Selflessly willing to transform into any role necessary to ensure comfort, nurses provide an invaluable service across the globe, be it on the battlefield, at sea or ashore.
To pay tribute to the nurses’ dedication and contributions, Walter Reed Bethesda’s Nurses Association will host a week of festivities, May 6-11, celebrating National Nurses Week.
“We need to let all nurses know how much we appreciate them,” said Navy Capt. Wanda Richards, senior advisor to the medical center’s Nurse Association. Made up of nurses of all uniforms, the association currently includes about 30 members who aim to foster camaraderie among nurses, Richards said.
At the medical center, there are a total of about 1,500 nurses, according to Richards, who serves as assistant deputy commander for transition at Walter Reed Bethesda, noting it’s especially important to recognize the role these professionals play, not just during the week, but year round.
To kick off the weeklong celebration, a DAISY award ceremony will be held May 7. Created by the DAISY Foundation, the award recognizes hardworking nurses nationwide, throughout the year, and recipients are nominated by peers, patients and families. On May 8, there will be a senior leadership breakfast, including a Q-and-A session to allow nurses an opportunity to interact with a panel of senior leaders from areas throughout the command, and to learn about military and civilian career planning.
Keeping with annual Nurses Week traditions, a candlelight ceremony will be held Wednesday, May 9, in the Chapel. Led by Chaplain (Cmdr.) Kim Donohue and Capt. Donna Styles, from the Bureau of Medicine and Surgery, the ceremony will “bless the hands” of nurses. Participants will pass and light candles while reciting prayers. The following day, for “Camaraderie Day,” nurses may wear specially designed T-shirts in their workspace, sold by Nurses Association committee members, to show their nurse pride. The T-shirts, which staff can purchase from any committee member, will help raise funds for the Nurses Association, Richards explained.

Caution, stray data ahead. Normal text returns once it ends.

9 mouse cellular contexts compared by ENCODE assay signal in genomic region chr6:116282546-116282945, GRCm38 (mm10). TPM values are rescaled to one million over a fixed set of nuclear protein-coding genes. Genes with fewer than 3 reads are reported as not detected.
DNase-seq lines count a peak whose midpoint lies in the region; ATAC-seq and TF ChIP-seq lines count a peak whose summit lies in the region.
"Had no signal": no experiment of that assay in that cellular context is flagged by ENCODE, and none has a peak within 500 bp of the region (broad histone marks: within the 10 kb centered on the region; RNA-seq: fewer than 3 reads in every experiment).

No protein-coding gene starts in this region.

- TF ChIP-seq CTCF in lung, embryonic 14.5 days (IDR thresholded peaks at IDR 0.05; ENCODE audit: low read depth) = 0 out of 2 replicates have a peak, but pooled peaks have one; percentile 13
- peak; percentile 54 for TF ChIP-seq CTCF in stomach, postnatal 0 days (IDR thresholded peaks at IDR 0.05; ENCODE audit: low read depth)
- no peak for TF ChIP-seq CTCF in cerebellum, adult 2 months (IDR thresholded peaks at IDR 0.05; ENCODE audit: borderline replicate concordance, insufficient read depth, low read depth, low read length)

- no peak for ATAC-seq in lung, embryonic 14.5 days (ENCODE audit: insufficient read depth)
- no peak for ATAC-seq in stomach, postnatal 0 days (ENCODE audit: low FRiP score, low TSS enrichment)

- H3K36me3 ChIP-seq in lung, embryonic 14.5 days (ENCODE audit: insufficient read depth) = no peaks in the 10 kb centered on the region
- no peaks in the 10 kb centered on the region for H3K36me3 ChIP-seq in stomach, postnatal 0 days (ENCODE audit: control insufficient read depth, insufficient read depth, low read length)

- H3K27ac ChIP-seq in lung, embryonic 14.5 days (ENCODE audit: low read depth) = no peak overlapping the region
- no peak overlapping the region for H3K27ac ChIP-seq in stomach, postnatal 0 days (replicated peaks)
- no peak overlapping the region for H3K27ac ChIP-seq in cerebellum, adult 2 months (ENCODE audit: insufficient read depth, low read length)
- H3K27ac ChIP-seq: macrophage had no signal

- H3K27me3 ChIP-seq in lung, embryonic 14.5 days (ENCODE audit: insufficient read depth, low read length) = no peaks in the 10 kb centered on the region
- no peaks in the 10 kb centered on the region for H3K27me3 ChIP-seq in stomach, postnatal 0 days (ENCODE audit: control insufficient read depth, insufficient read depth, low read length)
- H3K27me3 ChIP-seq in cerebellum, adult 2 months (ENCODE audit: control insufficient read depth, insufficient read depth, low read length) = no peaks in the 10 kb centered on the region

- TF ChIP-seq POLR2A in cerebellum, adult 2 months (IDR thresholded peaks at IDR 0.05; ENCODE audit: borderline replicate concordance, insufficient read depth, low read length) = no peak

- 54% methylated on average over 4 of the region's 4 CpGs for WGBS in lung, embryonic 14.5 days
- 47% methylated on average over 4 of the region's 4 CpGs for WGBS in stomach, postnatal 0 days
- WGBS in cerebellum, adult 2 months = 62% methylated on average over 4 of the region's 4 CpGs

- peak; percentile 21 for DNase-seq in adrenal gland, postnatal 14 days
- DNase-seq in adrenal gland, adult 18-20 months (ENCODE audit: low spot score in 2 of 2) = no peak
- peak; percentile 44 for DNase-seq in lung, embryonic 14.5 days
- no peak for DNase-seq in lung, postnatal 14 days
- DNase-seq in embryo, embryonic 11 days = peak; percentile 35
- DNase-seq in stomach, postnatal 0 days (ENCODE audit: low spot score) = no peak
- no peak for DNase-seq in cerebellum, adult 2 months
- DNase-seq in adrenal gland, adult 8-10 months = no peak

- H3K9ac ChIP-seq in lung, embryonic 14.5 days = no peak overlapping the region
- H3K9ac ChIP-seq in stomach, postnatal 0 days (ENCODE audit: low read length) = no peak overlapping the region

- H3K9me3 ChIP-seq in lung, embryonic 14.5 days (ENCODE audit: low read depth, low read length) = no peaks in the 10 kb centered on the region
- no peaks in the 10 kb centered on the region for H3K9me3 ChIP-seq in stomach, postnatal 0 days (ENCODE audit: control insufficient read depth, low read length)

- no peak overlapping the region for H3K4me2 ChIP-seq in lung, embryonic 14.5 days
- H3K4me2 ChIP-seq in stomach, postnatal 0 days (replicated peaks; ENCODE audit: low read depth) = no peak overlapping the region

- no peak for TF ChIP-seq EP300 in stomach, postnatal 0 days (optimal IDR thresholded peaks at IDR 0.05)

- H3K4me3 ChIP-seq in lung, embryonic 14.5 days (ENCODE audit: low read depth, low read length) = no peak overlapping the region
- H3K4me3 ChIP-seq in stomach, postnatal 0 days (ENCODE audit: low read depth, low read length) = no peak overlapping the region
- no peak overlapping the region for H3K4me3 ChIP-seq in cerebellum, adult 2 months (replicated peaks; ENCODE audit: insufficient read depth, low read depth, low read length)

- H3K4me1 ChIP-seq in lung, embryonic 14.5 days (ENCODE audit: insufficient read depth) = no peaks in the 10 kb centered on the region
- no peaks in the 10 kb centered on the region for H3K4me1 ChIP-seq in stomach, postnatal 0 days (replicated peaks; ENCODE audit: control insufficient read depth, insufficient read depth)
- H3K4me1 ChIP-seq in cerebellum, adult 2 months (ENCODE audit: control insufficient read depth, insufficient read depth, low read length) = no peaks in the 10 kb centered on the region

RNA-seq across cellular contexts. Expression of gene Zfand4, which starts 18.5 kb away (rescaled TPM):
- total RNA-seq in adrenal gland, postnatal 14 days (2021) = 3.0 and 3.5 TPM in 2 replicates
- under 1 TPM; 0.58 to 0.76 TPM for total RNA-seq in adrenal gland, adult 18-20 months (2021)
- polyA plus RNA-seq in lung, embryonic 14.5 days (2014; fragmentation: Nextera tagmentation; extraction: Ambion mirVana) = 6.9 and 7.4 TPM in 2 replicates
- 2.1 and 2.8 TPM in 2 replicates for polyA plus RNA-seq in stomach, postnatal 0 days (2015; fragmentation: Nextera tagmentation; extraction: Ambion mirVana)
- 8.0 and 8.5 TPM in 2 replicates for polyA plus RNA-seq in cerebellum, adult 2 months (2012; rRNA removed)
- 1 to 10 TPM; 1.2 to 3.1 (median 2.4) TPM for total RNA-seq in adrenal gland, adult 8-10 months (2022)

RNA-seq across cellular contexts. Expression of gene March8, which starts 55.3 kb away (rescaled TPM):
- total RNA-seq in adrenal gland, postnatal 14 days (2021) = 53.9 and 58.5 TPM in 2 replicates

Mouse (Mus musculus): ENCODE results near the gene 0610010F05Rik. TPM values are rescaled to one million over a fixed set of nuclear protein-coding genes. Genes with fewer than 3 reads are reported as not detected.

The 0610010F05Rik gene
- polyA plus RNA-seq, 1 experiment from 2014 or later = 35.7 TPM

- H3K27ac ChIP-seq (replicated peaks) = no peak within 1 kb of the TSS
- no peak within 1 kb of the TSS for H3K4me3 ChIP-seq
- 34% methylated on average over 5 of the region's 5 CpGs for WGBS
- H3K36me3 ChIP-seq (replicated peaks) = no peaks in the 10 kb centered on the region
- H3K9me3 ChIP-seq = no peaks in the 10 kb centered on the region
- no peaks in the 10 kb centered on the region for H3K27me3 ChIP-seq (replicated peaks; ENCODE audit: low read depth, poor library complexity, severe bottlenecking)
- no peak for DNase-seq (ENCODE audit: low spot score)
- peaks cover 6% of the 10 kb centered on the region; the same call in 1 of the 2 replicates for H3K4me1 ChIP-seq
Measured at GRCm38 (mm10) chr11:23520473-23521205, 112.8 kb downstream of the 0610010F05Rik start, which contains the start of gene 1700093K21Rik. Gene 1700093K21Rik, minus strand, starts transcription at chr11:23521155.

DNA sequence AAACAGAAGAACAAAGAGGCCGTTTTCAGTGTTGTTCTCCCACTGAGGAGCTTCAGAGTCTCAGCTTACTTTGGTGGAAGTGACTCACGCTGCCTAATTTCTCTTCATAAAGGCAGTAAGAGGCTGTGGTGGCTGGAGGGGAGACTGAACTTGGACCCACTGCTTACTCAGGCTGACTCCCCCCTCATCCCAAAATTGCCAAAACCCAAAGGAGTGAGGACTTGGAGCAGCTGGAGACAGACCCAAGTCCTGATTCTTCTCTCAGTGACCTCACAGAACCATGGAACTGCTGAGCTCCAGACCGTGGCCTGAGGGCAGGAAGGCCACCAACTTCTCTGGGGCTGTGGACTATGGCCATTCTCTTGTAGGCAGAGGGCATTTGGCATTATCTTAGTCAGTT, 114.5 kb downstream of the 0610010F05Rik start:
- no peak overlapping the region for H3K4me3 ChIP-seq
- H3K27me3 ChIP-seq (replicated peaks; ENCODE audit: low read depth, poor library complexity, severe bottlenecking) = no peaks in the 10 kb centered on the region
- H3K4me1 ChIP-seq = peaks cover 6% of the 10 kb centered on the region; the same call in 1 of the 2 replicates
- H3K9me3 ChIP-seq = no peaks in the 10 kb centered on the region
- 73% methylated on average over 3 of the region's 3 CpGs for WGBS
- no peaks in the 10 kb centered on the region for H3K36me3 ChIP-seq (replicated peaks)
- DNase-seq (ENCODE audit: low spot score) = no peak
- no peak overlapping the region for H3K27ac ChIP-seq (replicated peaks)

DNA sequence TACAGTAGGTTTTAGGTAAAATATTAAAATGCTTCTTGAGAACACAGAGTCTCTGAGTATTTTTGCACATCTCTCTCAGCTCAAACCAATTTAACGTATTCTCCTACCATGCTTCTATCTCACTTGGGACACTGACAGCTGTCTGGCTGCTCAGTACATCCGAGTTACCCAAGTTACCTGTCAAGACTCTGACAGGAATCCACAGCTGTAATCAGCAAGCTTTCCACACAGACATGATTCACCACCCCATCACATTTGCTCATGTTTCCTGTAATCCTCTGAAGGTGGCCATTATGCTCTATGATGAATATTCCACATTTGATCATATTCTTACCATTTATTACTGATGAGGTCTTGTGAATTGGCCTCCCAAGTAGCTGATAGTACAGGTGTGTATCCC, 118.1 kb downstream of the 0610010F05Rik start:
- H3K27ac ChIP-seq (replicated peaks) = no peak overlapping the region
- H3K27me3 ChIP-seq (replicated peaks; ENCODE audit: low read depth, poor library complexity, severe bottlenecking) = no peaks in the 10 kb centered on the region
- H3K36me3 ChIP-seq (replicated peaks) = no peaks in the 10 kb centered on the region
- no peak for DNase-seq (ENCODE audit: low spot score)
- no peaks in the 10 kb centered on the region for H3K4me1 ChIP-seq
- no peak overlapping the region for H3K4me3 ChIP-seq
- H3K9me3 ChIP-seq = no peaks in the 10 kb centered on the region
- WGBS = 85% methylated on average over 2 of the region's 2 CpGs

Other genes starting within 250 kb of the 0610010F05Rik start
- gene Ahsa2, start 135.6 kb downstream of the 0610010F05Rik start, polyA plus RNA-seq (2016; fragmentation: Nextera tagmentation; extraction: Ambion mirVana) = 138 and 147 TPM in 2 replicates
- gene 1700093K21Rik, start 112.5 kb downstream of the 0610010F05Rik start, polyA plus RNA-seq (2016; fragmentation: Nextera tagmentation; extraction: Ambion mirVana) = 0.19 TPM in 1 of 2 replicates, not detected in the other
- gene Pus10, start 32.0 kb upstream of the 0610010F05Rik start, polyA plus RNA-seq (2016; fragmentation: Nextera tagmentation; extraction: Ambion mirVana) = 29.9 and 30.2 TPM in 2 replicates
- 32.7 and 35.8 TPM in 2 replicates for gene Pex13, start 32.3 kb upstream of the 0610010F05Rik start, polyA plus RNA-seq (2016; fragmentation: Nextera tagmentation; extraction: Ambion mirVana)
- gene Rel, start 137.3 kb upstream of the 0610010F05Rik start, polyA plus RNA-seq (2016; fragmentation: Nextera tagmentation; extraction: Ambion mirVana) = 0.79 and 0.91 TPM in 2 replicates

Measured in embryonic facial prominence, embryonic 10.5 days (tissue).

The week will culminate on Friday, May 11, with a cake-cutting ceremony, wishing the Navy Nurse Corps a Happy 104th Birthday. Later that evening, the association will hold a “Nurses Night Out” dance to support the organization.
A Navy nurse for 30 years, Richards believes the week’s events fit in with this year’s national Nurses Week theme, “Nurses: Advocating, Leading, Caring.”
“That’s what it’s all about,” Richards said. “We are advocating, we are leading, we are caring, because that’s what we do best.”
A nurse is one of the first people a patient encounters when they come in for care, Richards explained, and they’re not just caregivers they go to any means to ensure the patient and their family members’ needs are met.
“We’ll take care of whatever need you have at that particular time. If it’s combing your hair, we will comb your hair. If it’s holding your hand, we will sit and hold your hand. If it’s to sit and listen, we will sit and listen to you,” said Richards. “We are very flexible and we can do so much. [We’re] there to nurture everyone.”
Though being a nurse can be hard work, she noted it’s all worthwhile, she said, “to know you have done something for somebody.”
Echoing the same sentiment, Army Maj. Irene Reyes, an association member who works on the 4-Center ward, said she values being able to teach others: patients, family members, or other nurses.
“If what I taught, recommended, advised, [or] made a difference in their lives made their lives a little bit better, made their challenges a little more tolerable, or [helped them] come to a decision that to me is what I enjoy most about being a nurse,” said Reyes.
A nurse for 38 years, Reyes said the weeklong celebration shows appreciation for nurses, whose hands touch so many lives every day. It also honors the lives of those nurses who have sacrificed their lives in combat.
Lt. j.g. Jennifer Jones, who works in the Wound Care Clinic, also enjoys caring for patients and their loved ones and knowing she made an impact, “No matter how small.”
Jones, an association member, became a nurse three years ago because she wanted to help others, and her focus has remained, she said. “Being there not only for patients, but the families, that’s the best part of the job,” she explained.
Working in Internal Medicine, Lt. j.g. Charlene Reese said being around the ill and injured, and those mourning the loss of a loved one, can take an emotional toll at times. She noted that nurses are trained to help others cope with grief, and taught to debrief, amongst themselves, so they can continue putting their best foot forward. They also have each others’ support and camaraderie, which helps if they’re ever having a rough day, she added.
“We care about our patients as much as we care about each other, and that’s why I’ve always felt caring is what we do best,” Reese said.
Seeking to continue fostering nurse camaraderie, the Nurses Association welcomes any and all nurses to join, said Richards. The group meets monthly, and there is no annual fee.
“This is their association,” Richards said. “All we ask is to give your time. This is for us [nurses] to do things together.”